TOM PLATE WRITES — A re-released photo of Joe Biden, then U.S. vice-president, on the North-South Korean border, is being touted by some as evidence of embedded American imperial complacency. Yet it’s almost a required photo stop for American politicians who, as if some mountain-climbing Edmund Hilary, can never be happy except at the top. This career politician is pictured peering northwesterly, like General George Patton through all-seeing binoculars at the potential battlefield arrayed before him.

It’s certainly true that Joseph Biden has had enough foreign policy experience for two candidates for the US. presidency. And as VP, his views were not always a perfect reflection of those of his boss for eight years, President Barack Obama. What he would do for Asia if he is sworn in next January as the 46th president is no mystery: he would play nicer with allies without kowtowing to others. On that official visit to South Korea in 2013, he showed characteristic empathy: He rightly decried Washington’s practice of threatening U.S. troop withdrawals whenever South Korean hints of deviation from U.S. policy; this is not, he implied, the way allies should relate. He is right: The way Washington over the decades has treated its key allies has been less than exemplary.

The U.S. commitment to South Korea is quite two-faced: More likely Donald Trump would start wearing medical masks than U.S troops would ever actually be withdrawn, baring a peace breakthrough with China. It should be obvious that we are gracing South Korea with our constant military presence not solely for the Koreans, but to afford a flexible military option against the Chinese and, for that matter the Russians. The U.S. military almost always plays to stay.

In fact, China, perhaps more than Russia, spooks the American political, military and security-intelligence establishment, including many otherwise temperate Bidens. The last 3.9 years of living outrageously under Trump have grated on almost everyone’s nerves. While China has been gaining, America has been mainly whining, launching a trade war it is losing and blaming Beijing for big ticket-items it cannot solve at home, such as the Covis-19 crisis.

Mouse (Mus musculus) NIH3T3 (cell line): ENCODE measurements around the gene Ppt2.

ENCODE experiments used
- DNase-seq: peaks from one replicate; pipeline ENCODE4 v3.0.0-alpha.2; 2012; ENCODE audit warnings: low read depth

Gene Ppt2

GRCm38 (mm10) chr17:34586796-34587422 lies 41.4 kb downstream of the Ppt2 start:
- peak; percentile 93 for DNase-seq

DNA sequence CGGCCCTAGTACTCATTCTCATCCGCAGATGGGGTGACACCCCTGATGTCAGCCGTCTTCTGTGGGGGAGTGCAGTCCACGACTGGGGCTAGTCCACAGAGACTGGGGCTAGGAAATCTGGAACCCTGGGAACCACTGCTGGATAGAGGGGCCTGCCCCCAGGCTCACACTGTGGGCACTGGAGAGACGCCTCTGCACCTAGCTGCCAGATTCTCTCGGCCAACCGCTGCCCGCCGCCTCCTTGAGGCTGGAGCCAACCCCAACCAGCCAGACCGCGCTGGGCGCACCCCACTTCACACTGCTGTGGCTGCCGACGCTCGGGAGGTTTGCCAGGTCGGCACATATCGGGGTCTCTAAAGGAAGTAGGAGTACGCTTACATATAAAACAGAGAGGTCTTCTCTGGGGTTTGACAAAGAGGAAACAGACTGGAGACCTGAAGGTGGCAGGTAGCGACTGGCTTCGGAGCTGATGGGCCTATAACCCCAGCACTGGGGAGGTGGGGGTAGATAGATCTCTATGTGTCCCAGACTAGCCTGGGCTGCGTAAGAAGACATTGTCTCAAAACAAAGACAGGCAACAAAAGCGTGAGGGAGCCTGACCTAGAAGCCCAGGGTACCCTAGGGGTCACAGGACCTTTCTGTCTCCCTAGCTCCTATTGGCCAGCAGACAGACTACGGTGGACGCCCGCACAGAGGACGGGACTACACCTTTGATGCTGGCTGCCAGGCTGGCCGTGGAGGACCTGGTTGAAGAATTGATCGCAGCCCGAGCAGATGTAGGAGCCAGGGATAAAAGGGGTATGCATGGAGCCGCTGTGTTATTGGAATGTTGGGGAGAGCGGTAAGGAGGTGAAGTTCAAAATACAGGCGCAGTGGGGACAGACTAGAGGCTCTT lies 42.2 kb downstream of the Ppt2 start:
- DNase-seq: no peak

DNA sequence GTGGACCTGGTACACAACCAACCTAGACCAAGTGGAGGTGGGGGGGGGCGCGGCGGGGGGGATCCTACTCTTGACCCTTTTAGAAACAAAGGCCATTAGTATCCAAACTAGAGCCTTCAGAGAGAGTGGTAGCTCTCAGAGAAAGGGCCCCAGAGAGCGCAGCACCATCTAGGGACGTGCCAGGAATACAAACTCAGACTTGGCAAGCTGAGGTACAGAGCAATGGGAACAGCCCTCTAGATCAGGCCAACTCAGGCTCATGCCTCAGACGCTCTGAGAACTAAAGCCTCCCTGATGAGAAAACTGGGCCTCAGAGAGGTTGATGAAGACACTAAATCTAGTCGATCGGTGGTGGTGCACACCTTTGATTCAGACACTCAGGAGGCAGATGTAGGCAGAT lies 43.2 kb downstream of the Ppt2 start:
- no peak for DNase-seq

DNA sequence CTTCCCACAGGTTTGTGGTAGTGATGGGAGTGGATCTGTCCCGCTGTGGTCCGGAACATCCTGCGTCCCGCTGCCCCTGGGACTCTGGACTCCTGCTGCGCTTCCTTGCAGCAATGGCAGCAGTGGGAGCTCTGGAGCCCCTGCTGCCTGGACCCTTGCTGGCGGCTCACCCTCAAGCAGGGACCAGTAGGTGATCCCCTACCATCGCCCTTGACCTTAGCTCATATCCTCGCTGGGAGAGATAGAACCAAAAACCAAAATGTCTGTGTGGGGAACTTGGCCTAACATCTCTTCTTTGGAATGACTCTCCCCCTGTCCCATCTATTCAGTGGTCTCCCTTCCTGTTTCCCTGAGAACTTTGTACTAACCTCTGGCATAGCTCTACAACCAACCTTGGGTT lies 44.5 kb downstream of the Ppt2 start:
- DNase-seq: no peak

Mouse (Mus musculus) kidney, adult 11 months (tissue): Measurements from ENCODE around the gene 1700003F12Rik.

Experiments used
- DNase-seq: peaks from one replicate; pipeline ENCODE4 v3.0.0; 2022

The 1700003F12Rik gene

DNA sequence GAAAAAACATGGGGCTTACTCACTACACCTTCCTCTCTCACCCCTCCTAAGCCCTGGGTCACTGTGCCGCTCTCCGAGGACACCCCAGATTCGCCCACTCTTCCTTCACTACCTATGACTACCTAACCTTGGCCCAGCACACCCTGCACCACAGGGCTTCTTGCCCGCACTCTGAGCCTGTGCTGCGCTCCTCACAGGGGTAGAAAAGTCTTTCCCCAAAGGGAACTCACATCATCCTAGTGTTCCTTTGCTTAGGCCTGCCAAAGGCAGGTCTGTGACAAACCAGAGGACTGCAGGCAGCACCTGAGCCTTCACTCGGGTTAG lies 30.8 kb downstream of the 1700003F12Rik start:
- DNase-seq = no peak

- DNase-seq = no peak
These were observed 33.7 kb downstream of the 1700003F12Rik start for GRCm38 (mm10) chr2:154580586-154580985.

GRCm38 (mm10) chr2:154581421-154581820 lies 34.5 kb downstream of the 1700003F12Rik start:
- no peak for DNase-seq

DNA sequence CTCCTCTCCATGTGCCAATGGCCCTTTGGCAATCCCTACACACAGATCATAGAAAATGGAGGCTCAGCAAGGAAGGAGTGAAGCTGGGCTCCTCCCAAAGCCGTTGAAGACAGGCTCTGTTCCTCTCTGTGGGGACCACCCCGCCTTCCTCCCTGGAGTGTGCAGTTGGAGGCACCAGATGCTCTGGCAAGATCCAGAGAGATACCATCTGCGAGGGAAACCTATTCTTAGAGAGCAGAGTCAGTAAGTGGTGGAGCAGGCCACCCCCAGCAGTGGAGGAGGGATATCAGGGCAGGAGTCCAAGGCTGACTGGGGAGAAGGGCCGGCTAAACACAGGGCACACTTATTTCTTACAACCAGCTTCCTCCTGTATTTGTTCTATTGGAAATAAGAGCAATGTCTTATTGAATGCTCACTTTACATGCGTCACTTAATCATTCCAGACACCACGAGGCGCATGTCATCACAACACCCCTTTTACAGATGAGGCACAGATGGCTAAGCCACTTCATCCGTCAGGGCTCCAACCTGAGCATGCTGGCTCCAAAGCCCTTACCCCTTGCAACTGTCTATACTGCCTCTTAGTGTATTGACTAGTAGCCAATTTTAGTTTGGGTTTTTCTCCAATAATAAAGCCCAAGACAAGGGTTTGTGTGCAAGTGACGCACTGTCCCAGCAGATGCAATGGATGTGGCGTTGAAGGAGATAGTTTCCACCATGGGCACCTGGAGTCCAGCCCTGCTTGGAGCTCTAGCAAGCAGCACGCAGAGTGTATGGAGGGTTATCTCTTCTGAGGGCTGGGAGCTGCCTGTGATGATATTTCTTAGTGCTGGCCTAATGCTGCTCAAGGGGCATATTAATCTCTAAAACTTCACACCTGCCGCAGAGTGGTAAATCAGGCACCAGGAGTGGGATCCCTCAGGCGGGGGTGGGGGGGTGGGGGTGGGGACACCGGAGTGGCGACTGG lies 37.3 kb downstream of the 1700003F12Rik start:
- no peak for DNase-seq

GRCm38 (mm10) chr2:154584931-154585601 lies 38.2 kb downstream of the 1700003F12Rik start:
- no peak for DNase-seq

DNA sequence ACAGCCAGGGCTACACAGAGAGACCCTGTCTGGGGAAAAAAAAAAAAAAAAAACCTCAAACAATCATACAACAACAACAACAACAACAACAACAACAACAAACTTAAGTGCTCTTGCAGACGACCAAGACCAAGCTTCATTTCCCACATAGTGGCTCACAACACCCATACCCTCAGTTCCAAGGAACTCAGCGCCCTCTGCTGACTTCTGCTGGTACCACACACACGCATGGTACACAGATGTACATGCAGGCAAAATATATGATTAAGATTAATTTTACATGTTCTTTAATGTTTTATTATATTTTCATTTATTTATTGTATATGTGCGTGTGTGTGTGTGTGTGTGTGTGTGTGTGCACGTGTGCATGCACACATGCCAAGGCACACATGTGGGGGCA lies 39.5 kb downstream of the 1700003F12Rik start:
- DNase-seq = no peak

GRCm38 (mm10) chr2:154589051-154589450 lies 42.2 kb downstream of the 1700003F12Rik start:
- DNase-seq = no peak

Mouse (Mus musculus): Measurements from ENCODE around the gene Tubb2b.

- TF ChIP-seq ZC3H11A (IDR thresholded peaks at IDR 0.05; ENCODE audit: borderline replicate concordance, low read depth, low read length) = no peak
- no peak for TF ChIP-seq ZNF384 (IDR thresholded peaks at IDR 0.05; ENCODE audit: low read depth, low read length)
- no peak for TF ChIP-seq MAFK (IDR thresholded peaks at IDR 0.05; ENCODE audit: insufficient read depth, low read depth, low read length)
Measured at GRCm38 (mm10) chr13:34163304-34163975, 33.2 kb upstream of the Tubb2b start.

Australians perhaps more than anyone feel left out — so down, so under: ‘Are we of the Asian persuasion or of the Western tradition?’ With every new prime minister, it seems, the Aussies go into melancholy meltdown, wondering if anyone cares for them other than themselves. The current PM foolishly fights the identity crisis by denying there is one. The country’s ‘white-as-the-Queen-of England’ heritage works well enough for Scott (Scotty) Morrison, whose fellow Aussies, reports the latest Pew Research Center poll, distrust PRC Chairman Xi Jinping almost as much as many Americans seem to.

Australia National University’s Hugh White, a premier commentator, sums up the country’s bundle of nerves this way in the current Australian Foreign Affairs, an outstanding journal: Beijing, he writes, “is deeply resolved to take America’s place as the leading power in East Asia. [But] nearly three years after declaring China to be its key strategic rival, Washington still has no coherent policy to resist this challenge.” To fill in the gap, Australia will probably whip up some new policy mixology (multiple mini-alliances?) if it does not resign itself to simply going it alone. The ‘Lone Ranger’ Trump administration that continually devalued allies and alliances doesn’t help the insomnia. Down under and all alone?